1987 228 Seafarer Aluminum tank and Fuel lines replacement

leeccoll

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Hi all,

I have an '87 228 Seafarer that I bought used 4 years ago. Competed some major overdue maintenance items, and latest issue to come up is fuel sender (original) has been erratic and now doesn't work so I went ahead and ordered a wema.
Because of the hull age, I believe the stainless mounting screws on the sender have completely welded themselves to the gas tank. I have been soaking them in PB Blaster and Liquid Wrench for a week. No dice on any movement of the screw heads.

I also took an exacto knife and awl to pick away the gasket between the sender and tank until I reached the screws and sprayed multiple times with penetrating oil in there. Plenty of corrosion powder was coming out as I used the awl to excavate the gasket head.

Still no luck on any of the screws, it gets a bit depressing, but hey I know about setbacks from boat projects ;)

Any tips or ideas on where to move forward. I was thinking I will up the ante by tring an impact drill (already tried hand impact drill with without any luck) and if the heads strip, so be it. Drill them out and go from there.

Finally, the gas tank and fill, vent and outboard lines are all original, so now my mind wanders to just taking out and replacing the tank. I know...I am on borrowed time and not cheap, the original manufacturer quoted me $1,581 plus 350 shipping for a new tank because I live in Nevada. Whole other story how I got this boat from Delaware to Reno lol.

And of course there is 2" difference between the existing tank and floor, so I can't just cut the lip of the access hatch, and cutting floor I really want to avoid. Means moving a lot of things before I can cut so I would just empty then fill tank with water and cut the darn thing out with a sabre saw or something like that.

If anybody has sage advice on either getting the sender out or just going for a new tank and lines, I am grateful for your time and input!

Lee
 

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Doc Stressor

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You really need to replace that tank if it is the original. I usually waited 15 years before I check my tanks over the years. But by then they all had leaks. You have a lot of crevice corrosion on the top, so I'd worry about what the bottom looks like.
 

leeccoll

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Yes its the original.
I think that is the best decision too. I never saw or smelled gas in the bilge so I have been keeping my fingers crossed. Now seems like a good time to bite the bullet.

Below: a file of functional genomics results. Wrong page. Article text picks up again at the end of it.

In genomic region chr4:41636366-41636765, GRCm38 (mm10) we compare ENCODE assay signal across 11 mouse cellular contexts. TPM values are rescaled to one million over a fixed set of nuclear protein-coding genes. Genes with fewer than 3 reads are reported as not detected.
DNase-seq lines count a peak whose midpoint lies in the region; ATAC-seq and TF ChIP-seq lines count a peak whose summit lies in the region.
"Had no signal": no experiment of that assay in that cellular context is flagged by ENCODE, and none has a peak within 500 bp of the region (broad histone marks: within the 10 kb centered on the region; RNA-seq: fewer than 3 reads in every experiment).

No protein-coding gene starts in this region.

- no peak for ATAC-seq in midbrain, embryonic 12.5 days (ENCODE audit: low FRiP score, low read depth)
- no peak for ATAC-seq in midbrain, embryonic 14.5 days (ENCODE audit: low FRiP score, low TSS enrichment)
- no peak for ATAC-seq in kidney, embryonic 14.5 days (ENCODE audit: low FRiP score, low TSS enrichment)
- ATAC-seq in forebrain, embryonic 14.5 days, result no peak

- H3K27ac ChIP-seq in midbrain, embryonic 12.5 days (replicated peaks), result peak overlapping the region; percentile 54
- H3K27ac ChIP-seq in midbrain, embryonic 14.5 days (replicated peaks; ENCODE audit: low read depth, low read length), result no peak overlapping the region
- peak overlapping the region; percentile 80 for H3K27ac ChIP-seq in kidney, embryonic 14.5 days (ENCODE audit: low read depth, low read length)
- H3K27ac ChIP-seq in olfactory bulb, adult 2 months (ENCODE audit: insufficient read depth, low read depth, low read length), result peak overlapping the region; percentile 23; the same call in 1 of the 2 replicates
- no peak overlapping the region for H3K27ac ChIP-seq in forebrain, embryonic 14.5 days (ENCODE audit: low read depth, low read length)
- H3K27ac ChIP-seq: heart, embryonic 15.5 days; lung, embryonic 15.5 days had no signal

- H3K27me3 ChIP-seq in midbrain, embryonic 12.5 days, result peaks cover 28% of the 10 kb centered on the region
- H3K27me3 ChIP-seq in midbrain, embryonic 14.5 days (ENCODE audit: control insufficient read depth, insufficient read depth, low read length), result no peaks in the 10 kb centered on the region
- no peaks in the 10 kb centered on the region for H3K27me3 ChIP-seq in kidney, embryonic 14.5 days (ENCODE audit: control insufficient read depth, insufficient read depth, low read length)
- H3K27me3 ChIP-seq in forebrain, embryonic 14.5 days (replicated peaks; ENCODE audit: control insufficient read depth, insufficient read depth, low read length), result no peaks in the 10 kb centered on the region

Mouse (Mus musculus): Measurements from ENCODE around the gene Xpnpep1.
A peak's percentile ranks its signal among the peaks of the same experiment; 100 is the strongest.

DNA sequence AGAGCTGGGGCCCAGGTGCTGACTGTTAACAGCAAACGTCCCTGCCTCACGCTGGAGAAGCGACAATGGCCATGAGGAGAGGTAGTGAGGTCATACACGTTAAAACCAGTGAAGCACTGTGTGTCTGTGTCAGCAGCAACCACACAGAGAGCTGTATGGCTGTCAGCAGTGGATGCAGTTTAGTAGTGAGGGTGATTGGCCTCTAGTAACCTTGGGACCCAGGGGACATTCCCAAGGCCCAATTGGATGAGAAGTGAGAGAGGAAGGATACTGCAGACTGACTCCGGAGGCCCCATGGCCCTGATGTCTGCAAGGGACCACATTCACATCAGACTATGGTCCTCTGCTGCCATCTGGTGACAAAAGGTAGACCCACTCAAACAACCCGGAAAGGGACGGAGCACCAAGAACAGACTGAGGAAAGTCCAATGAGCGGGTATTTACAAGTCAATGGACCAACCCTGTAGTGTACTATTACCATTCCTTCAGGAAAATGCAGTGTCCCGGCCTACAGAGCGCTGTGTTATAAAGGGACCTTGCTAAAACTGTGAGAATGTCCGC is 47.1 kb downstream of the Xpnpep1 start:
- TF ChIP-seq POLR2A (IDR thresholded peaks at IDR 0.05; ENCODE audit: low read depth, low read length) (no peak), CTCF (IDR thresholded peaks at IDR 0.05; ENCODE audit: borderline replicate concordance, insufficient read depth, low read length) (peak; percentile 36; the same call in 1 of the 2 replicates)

Thanks for your thoughts. :cool:
 
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Ky Grady

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Have to go with Doc on this. My auxiliary tank was corroded around the fuel sending unit creating my leak. At this time, I only replaced the auxiliary tank, but I did replace all hoses for both tanks. In your case, I would at least pull your tank to get a look at the bottom, topside looks rough, can only imagine the bottom. I went with Florida Marine Tank as they were the original fabricator for my tanks.
 

UCPA111

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I went with Patriot Marine Fabricating in New Jersey. He makes them a little narrower so they fit better, but otherwise the stock GW design and he's a certified fuel tank manufacturer. I think it was around $750 for the tank and a couple hundred in shipping. Beautiful tank. Paul Spisak is his name. 609-693-5542 This includes the sender in the tank. Not much $$ for the piece of mind. Replaced all hoses when I did it as well. PM me if you have questions.
 
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leeccoll

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Have to go with Doc on this. My auxiliary tank was corroded around the fuel sending unit creating my leak. At this time, I only replaced the auxiliary tank, but I did replace all hoses for both tanks. In your case, I would at least pull your tank to get a look at the bottom, topside looks rough, can only imagine the bottom. I went with Florida Marine Tank as they were the original fabricator for my tanks.

Agreed. Peace of mind is worth it at the end of the day for me. Thanks for the input!
 
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leeccoll

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I went with Patriot Marine Fabricating in New Jersey. He makes them a little narrower so they fit better, but otherwise the stock GW design and he's a certified fuel tank manufacturer. I think it was around $750 for the tank and a couple hundred in shipping. Beautiful tank. Paul Spisak is his name. 609-693-5542 This includes the sender in the tank. Not much $$ for the piece of mind. Replaced all hoses when I did it as well. PM me if you have questions.